In addition to making the sky blue and the sun yellow, providing fauna with oxygen and flora with carbon dioxide, the atmosphere is a gaseous enclosure around the Earth. It helps to keep the Earth surface temperature “just right” for its fragile inhabitants, not too cold and not too warm. With the flourishing of the Industrial Revolution, its by products started having an impact on our environment, although it took us about a hundred years to start monitoring these effects. Humanity is concerned about energy balance: the radiation flux at the top of the atmosphere is compared with that at the surface of the Earth. A difference between these two quantities requires an explanation so we may rest assured that the atmospheric constituents and forests are processing its radiative load in a sustainable manner. The Cloud and Earth Radiant Energy System (CERES) was designed to do just that. It incorporates a scanning radiometer that scans from one limb to the other. Smith et al. describe the point response function of the CERES instrument, its measurements, and its validation in the space environment. Identification of a small anomaly in the instrument field-of-view allowed the scientists to develop algorithms to compensate for its deleterious effects and still extract meaningful results.
Monitoring of the overall status of the Earth and its health was among the initial objectives of the remote sensing efforts. This included assessment of the distribution of water, ice, and forest covers, and conversely, possible propagation of dry regions and destruction of green cover. The very next ambitious space projects included monitoring the atmosphere, its water content, air flow, and distribution and movement of gases. Weather prediction was the original objective of the atmospheric infrared sounder on the Aqua spacecraft of the Earth observing systems. Currently, Pagano et al. are using this instrument to correlate the response of the distribution of carbon dioxide in the mid-troposphere with the vegetation growth in the northern latitudes.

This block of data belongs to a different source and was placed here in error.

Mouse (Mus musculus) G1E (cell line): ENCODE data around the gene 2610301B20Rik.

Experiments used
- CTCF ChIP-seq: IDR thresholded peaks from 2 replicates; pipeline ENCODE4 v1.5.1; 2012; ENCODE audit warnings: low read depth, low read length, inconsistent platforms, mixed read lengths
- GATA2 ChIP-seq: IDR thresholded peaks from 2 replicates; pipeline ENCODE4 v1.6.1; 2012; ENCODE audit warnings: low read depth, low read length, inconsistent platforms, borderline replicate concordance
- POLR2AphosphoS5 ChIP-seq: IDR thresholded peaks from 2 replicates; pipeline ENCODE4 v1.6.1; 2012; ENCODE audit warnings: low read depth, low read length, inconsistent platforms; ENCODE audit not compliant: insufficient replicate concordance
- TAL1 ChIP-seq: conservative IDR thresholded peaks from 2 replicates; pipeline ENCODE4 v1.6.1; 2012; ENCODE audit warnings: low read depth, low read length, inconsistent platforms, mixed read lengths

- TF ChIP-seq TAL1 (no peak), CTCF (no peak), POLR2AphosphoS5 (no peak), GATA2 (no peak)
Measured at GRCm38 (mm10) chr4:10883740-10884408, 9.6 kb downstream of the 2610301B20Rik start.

A large number of instruments, though by no means all, used in remote sensing have successfully been deployed in laboratories before they were adapted for semiautonomous and remote-control, space operations. The atmospheric infrared sounder incorporates a complex focal plane layout, requiring equally sophisticated algorithms to determine at the same time the emissivity and temperature of the surface boundary layer, often in presence of clouds. One of the enormous challenges of deploying a multispectral / hyperspectral instrument is rapid and efficient data processing in a general format to deliver to multiple and simultaneous data users. Susskind, Blaisdell, and Iredell describe the version 6th products, with suitably formatted data to be available nearly in real time. The authors have performed error assessment. They ascertain that the auxiliary data obtained with microwave sounding unit may soon not be needed.
The Extreme Universe Space Observatory is an astronomical telescope that will be hosted by the Japanese Experiment Module on the International Space Station. For its proper functioning, it requires knowledge of temperature of the cloud top. This is usually accomplished with an IR camera with dedicated algorithms to determine cloud height and the temperature atop, often employing data from just two adjacent spectral bands. Adams et al. describe the design and algorithms residing on an IR camera, incorporating split window algorithms to determine brightness temperature and deduce real temperature from it. The algorithms are validated using the MODIS data within the same spectral bands, at and .
Just above the top of the atmosphere, which is really not a hard limit but rather a smooth transition region to ever more rarefied gases, there is the vast region of “space.” The absence of gases makes it favorable for the satellite orbits, as there is no air to slow down the satellite and to decrease its orbit height. Over 3000 known registered satellites and payloads occupy this near-Earth space. There, we find an increasingly larger number of debris objects: any human-made object in space that is no longer serving a useful purpose. Every space launch, whether successful at lifting its payload into orbit or not, contributes throwaway components that freely float in space in addition to the useful payload.
The encounter of a functioning space vehicle with a debris object may prove catastrophic, so studies are being performed for debris localization, employing the IR technology. Space debris is estimated as having temperature anywhere from 100 K to 400 K, so the IR spectral region is most appropriate for its detection. McCall and collaborators propose that solar occultation techniques be employed to detect changes in temperature when the equilibrium conditions no longer apply. They classify space objects by their tumbling behavior and by a material-specific, temperature dependent parameter, absorptivity over emissivity ratio. The absorptivity refers to the total quantity over the solar spectrum, while emissivity is heavily weighted around the peak emission of the debris object. This quantity basically measures how rapidly the object responds to the step input during onset / offset of the solar heat load.